In the results of present study, lower level of depression was found in people with HIV negative. It may be because of the visit to ICTC for HIV testing causing a stress in them. Till the results, they were not confirm that they are free from HIV or not. Findings of the present study revealed that people with HIV positive and AIDS had significantly high suicidal ideation than people with HIV negative and their caregivers. Suicidal ideation is one of the critical features of depression and therefore, keeping in line with the higher level of depression in people with HIV positive and AIDS, and their caregivers. The findings of the studies are in accordance to the results of reporting higher level of depression and suicidal ideation in people with HIV positive and AIDS.[8]

Similar results were found in another study in which prevalence and comparison of depressive disorder in people with HIV positive/AIDS and HIV negative were done.[9] Findings of that study showed high prevalence rate (67.3%) of depression in persons with HIV/AIDS and these people were at risk of depression.[9]

The people with AIDS have in a way came to terms with the status and might have entered the third stage whereby they may reveal their status to carefully selected significant others. It might act as a kind of catharsis and may result in decreases in depression. In support of the present study in Indian population, a recent work conducted on people living with HIV/AIDS suggested that mental health issues such as sadness, low mood, insomnia, and inability to cope with perceived stressors are prominent.[10] Another study reported suicidal thought in 13% of the sample and those people showing symptoms of suicidal risk also scored moderate to severe on anxiety symptoms.[11] Several other studies have also reported higher levels of depression and suicidal ideation, stress and anxiety in people diagnosed with HIV.[12,13] In a recent study, it had been found that behaviourally-infected adolescents were more likely to be depressed, anxious, report internalised stigma, express suicidal ideation, and report excessive substance use in the past year as compare to prenatal infected adolescents.[14] Moreover, behaviourally-infected HIV-positive adolescents who were also maternal orphans were more likely to report higher rates of depression.[14]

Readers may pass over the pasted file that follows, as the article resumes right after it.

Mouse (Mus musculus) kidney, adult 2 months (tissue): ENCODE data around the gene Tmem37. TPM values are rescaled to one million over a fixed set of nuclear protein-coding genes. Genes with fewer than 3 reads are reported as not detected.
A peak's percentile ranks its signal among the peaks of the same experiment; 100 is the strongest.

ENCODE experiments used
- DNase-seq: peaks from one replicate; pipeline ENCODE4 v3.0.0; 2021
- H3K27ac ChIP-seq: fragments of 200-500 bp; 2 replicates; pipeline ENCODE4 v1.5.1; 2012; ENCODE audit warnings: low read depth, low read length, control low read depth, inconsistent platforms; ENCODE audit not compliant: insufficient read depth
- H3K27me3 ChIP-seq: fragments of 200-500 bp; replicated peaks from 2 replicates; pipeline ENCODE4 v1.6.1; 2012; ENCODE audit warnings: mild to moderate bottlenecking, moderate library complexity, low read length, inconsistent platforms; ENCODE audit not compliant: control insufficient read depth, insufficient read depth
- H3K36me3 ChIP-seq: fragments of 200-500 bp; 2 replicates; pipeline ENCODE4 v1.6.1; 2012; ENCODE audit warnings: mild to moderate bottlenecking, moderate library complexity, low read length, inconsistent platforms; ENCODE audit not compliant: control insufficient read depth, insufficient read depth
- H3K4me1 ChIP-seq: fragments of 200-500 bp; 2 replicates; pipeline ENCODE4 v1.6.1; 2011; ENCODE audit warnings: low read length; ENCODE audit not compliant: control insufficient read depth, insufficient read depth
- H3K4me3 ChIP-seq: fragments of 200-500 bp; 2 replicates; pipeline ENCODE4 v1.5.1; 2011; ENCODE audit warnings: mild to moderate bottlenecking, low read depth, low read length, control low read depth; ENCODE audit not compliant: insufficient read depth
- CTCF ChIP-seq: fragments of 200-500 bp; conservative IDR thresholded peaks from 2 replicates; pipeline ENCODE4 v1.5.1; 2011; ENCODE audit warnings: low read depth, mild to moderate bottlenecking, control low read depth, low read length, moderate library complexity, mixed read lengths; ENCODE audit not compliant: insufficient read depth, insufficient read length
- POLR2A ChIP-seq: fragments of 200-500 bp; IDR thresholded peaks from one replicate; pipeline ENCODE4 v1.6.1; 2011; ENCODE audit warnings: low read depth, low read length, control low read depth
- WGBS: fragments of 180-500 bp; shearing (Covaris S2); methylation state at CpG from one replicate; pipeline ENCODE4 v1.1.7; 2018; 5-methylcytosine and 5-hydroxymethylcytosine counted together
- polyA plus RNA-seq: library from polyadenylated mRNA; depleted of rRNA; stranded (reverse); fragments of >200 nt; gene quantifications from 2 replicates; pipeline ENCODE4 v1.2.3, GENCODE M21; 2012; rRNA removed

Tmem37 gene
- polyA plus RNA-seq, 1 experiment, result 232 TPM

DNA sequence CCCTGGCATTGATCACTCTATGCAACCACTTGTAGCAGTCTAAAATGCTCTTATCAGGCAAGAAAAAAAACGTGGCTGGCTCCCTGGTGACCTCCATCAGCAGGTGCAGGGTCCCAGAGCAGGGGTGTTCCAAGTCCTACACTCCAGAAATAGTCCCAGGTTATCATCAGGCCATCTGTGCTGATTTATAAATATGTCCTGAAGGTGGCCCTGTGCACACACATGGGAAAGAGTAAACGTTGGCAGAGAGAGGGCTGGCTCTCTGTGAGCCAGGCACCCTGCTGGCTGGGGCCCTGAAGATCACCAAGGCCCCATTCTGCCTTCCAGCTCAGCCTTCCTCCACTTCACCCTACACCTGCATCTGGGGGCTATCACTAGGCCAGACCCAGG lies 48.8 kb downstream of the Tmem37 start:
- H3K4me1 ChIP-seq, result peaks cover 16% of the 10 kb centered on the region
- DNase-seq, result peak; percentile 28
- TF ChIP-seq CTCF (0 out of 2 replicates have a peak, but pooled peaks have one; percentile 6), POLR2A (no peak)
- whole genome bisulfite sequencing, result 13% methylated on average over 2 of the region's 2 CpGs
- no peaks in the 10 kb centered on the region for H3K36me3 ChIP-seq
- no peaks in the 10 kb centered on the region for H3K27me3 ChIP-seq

Conclusion

The findings of the study indicate that higher levels of suicidal ideation and depressive symptoms in people with HIV positive and AIDS as well as in caregivers showed the major area of concern for them. This study has implications for the family members as well as for the governmental agencies and non-government organisations. They should focus more on these critical issues to prevent the suicides by directing their efforts to plan for intervention programmes. Moreover, the findings of the study need to be generalised cautiously owing to its small sample size and keeping the sociodemographic characteristics of the sampled population in mind.

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Prajapati RK, Shyam R, Rathee S. Depressive symptoms and suicidal ideation in people living with HIV/AIDS and their caregivers: a comparative study. Open J Psychiatry Allied Sci. 2019 May 18. [Epub ahead of print]

Source of support: Nil. Declaration of interest: None.